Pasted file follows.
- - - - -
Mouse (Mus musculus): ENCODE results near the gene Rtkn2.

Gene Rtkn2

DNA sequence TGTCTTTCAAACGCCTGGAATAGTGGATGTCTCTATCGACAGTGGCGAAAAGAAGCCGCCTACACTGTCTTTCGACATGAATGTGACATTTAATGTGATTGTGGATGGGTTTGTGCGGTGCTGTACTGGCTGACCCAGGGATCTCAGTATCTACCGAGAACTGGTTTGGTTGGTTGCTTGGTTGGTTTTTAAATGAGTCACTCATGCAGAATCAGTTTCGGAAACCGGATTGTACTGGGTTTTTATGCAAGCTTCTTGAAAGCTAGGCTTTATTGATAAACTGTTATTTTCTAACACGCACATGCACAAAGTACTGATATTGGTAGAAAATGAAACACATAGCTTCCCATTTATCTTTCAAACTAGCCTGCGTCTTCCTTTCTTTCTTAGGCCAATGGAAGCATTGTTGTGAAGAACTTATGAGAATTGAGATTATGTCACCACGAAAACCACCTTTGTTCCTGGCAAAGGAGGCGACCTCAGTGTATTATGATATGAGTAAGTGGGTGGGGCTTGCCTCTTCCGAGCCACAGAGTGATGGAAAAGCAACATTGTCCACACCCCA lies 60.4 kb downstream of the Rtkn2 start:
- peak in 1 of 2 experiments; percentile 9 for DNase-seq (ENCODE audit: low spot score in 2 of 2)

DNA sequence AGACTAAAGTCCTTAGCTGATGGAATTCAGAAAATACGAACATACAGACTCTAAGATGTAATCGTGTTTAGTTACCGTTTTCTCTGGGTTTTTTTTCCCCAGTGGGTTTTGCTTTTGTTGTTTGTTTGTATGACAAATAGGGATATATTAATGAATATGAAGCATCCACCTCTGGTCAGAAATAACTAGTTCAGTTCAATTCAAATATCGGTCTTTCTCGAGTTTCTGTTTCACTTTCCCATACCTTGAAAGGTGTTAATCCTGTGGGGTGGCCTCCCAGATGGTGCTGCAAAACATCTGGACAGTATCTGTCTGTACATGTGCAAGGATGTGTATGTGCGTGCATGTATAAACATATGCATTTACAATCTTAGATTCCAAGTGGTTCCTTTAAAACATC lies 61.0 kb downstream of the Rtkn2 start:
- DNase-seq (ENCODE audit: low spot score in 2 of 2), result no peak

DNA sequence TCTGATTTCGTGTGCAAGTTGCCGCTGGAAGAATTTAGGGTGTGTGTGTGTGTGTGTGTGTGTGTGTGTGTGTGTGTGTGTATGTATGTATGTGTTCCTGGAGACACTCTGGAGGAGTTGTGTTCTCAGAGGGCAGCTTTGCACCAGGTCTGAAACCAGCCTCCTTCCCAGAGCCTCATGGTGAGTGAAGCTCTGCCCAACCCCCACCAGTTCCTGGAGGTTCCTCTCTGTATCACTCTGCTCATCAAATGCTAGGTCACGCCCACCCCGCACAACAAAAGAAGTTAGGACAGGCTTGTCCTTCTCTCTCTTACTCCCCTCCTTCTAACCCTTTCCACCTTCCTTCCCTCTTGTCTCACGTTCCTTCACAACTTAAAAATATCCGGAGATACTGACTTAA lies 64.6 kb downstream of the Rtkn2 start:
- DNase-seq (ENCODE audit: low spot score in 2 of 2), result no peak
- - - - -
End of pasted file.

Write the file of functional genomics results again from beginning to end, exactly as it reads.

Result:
Mouse (Mus musculus): ENCODE results near the gene Rtkn2.

Gene Rtkn2

DNA sequence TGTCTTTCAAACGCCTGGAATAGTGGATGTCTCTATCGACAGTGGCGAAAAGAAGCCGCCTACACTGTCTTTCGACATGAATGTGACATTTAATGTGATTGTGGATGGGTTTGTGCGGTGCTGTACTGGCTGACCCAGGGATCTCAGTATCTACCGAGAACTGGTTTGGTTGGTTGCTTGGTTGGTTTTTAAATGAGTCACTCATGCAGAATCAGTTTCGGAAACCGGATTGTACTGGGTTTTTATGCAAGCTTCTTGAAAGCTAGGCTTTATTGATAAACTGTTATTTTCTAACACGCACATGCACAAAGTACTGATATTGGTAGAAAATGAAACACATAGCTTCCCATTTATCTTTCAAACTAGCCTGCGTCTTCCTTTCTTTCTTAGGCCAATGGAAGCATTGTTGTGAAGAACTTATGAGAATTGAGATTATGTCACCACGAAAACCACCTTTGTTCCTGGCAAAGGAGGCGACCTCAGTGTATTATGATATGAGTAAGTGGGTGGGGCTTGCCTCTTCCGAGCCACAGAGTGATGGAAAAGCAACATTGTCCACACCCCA lies 60.4 kb downstream of the Rtkn2 start:
- peak in 1 of 2 experiments; percentile 9 for DNase-seq (ENCODE audit: low spot score in 2 of 2)

DNA sequence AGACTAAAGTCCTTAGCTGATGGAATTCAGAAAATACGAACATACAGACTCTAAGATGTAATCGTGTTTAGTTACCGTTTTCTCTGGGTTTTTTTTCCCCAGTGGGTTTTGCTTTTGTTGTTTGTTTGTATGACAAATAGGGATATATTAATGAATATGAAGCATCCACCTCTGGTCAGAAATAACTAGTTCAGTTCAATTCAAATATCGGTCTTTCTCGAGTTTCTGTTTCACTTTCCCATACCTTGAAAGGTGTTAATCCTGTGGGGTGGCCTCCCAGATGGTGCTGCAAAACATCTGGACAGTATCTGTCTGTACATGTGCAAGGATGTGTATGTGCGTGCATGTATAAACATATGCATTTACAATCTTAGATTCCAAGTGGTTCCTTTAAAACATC lies 61.0 kb downstream of the Rtkn2 start:
- DNase-seq (ENCODE audit: low spot score in 2 of 2), result no peak

DNA sequence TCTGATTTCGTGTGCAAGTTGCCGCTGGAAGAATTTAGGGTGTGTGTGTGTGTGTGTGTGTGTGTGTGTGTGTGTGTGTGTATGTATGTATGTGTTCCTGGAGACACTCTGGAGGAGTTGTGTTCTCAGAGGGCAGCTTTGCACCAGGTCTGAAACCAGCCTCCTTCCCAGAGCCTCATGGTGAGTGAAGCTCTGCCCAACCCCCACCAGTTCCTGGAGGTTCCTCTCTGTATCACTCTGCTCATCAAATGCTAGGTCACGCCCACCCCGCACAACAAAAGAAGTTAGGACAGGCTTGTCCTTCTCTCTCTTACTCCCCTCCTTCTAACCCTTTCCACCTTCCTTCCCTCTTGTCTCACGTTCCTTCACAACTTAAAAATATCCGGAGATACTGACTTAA lies 64.6 kb downstream of the Rtkn2 start:
- DNase-seq (ENCODE audit: low spot score in 2 of 2), result no peak